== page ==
Dorothy Olson Pauletti came to Chicago at age 17 and played piano professionally for nearly eight decades. At 102, she’s still living musically.
“Molly of Denali” is making headlines as the first national children’s series to feature a Native American lead character. We speak with Chicago-based writer and actor June Thiele, who’s contributing to the show.
The 2001 musical with a soaring, intensely poetic score delivers both a rare emotional punch and a winning sense of forgiveness, redemption and love. It is uncannily timely.
Andrew Warren to testify against former Northwestern professor
More than two years after a grizzly slaying that led authorities on a nationwide manhunt, a former Oxford University staffer has pleaded guilty to murder and agreed to testify against his co-defendant, a former Northwestern University associate professor.
As a heat wave moved across the Chicago area last week, polar and grizzly bears stayed cool at the zoo with fruit-filled blocks of ice weighing 300 pounds.
The festival had been scheduled for Aug. 23-24 at Montrose Beach, where a pair of endangered piping plovers established a nest this spring.
The 4-foot, 18-pound American alligator will stay alone for 90 days to make sure he is illness-free, and then join other gators, says St. Augustine Alligator Farm Zoological Park Director John Brueggen.
“Cats” and “Les Miserables” have both returned to Chicago this summer, and “West Side Story” is in the throes of a renaissance. Here are some brief impressions about all three musicals as experienced in their recent incarnations.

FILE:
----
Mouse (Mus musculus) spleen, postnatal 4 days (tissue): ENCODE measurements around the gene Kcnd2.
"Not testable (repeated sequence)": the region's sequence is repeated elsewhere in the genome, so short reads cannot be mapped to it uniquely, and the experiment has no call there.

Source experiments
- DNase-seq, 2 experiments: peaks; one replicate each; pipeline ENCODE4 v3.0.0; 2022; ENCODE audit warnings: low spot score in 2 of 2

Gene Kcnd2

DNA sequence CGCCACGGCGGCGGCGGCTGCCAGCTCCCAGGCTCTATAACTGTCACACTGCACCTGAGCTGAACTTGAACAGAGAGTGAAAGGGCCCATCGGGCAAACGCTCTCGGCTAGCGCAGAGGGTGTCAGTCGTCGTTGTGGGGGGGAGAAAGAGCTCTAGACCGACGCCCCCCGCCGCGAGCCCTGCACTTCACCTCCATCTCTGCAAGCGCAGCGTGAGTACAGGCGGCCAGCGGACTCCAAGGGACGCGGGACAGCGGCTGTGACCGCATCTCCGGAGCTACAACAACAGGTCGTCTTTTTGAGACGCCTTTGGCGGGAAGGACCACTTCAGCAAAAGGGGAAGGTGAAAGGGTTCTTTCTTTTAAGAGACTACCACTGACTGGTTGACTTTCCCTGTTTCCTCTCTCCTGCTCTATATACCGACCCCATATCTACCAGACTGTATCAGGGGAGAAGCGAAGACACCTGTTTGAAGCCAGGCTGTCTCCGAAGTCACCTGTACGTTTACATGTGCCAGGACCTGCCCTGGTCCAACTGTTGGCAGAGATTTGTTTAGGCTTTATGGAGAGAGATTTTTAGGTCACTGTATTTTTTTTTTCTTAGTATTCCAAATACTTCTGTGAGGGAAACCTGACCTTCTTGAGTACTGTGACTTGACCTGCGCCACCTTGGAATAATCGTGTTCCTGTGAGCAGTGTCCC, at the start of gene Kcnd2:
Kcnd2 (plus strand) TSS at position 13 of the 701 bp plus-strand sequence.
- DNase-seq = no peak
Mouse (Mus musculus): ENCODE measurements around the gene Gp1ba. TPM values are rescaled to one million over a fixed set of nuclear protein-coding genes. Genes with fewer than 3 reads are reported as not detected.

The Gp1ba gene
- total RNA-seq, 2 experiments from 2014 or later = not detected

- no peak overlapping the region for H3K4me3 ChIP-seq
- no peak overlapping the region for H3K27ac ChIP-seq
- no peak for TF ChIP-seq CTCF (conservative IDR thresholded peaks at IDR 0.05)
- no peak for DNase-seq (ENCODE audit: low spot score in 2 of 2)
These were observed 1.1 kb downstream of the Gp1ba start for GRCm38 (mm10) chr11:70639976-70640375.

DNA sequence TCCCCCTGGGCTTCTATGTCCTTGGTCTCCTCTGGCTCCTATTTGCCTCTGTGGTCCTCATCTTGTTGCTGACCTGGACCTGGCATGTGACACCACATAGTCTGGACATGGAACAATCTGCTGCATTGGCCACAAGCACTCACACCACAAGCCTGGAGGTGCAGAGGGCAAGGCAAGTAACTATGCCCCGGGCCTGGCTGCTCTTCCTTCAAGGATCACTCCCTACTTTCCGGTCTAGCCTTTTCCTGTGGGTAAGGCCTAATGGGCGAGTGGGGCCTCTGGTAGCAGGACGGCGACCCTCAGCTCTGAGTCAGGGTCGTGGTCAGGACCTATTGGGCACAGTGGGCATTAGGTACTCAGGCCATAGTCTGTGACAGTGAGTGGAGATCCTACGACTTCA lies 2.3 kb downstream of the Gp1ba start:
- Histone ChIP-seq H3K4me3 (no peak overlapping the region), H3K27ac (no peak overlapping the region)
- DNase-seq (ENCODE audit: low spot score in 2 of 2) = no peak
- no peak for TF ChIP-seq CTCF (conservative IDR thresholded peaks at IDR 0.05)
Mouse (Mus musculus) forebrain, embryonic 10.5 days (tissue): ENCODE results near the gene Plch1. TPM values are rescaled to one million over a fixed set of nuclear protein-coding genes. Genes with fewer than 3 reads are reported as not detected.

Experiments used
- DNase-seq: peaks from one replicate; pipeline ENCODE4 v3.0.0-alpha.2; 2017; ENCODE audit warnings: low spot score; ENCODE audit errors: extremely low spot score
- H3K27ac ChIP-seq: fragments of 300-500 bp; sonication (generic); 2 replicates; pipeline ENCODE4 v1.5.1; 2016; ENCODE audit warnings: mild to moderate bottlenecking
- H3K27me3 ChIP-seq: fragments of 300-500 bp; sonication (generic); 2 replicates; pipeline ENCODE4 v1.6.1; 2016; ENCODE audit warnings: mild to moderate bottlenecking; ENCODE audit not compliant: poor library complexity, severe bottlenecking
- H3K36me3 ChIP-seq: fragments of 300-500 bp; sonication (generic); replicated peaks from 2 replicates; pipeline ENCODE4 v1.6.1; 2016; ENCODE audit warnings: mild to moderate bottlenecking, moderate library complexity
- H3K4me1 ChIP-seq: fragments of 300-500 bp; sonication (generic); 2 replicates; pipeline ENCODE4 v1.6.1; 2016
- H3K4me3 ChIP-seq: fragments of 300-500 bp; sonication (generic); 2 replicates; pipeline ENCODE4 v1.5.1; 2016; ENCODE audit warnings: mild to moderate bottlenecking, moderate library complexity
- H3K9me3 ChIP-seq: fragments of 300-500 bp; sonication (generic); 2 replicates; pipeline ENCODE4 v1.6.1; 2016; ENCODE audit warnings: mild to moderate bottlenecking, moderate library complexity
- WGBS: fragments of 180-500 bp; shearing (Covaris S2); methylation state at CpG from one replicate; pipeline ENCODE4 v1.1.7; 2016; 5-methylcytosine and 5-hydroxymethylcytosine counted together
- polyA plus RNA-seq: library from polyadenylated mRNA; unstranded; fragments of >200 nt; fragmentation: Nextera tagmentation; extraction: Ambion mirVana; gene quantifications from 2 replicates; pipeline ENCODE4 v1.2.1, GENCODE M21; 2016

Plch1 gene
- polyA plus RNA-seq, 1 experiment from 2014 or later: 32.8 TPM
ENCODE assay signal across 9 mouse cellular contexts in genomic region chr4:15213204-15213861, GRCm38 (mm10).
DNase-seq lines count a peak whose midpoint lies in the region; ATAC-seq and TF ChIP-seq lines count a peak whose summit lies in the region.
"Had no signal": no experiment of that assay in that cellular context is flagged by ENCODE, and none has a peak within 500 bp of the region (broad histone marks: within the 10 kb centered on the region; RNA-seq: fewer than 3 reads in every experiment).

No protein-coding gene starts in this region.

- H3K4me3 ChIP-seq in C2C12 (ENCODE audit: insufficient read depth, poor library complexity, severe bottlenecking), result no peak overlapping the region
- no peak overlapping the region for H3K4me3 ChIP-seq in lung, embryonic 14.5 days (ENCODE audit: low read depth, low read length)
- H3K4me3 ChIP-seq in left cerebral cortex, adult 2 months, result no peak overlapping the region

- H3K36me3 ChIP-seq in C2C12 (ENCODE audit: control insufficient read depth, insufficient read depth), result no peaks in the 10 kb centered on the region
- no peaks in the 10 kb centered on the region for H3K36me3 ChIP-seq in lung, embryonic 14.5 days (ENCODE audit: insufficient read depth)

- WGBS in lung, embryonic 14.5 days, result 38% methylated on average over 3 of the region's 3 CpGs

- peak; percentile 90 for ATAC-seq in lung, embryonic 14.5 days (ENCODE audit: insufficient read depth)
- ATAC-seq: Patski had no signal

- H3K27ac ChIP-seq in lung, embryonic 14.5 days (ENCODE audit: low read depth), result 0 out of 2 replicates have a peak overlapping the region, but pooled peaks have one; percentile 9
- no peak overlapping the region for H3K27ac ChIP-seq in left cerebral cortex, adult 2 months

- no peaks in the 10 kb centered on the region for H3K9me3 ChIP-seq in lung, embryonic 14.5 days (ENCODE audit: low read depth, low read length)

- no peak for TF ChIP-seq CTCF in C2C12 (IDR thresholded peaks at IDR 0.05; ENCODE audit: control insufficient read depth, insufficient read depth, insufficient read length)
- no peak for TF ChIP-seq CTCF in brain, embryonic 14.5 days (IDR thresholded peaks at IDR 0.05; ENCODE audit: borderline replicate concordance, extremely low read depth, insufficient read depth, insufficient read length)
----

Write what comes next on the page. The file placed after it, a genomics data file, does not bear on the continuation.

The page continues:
The 151-year-old zoo will continue to offer free admission for the next 30-plus years after agreeing to an extended contract with the city.
Attorneys for the former “Empire” actor continue to proclaim their client’s innocence, and say a judge’s recent decision to allow a special prosecutor to review criminal charges against the actor is a “travesty of justice.”
The Chicago Police Board on Thursday fired four police officers for allegedly covering up a white officer’s 2014 fatal shooting of black teenager Laquan McDonald.
It is possible to keep your garden alive when the weather shifts from extreme rain to extreme heat? The Chicago Botanic Garden’s Eliza Fournier has some tips for combatting common problems.
This weekend is the 14th annual Pitchfork Music Festival – a homegrown stage for adventurous music from around the world, including Chicago. We visit a pair of young local artists as they prepare for their Pitchfork debut.
Earlier this month, we took you on a tour of a distillery that produces Malort, the Chicago-born liquor that inspires devotion – and disgust. This week, we pour out a hefty helping of the stuff and stick it in the fryer.
A new documentary from Chicago’s Kartemquin Films revisits an extreme weather event that killed more than 700 people – most of them poor and black. We discuss “Cooked: Survival by Zip Code” with producer Fenell Doremus.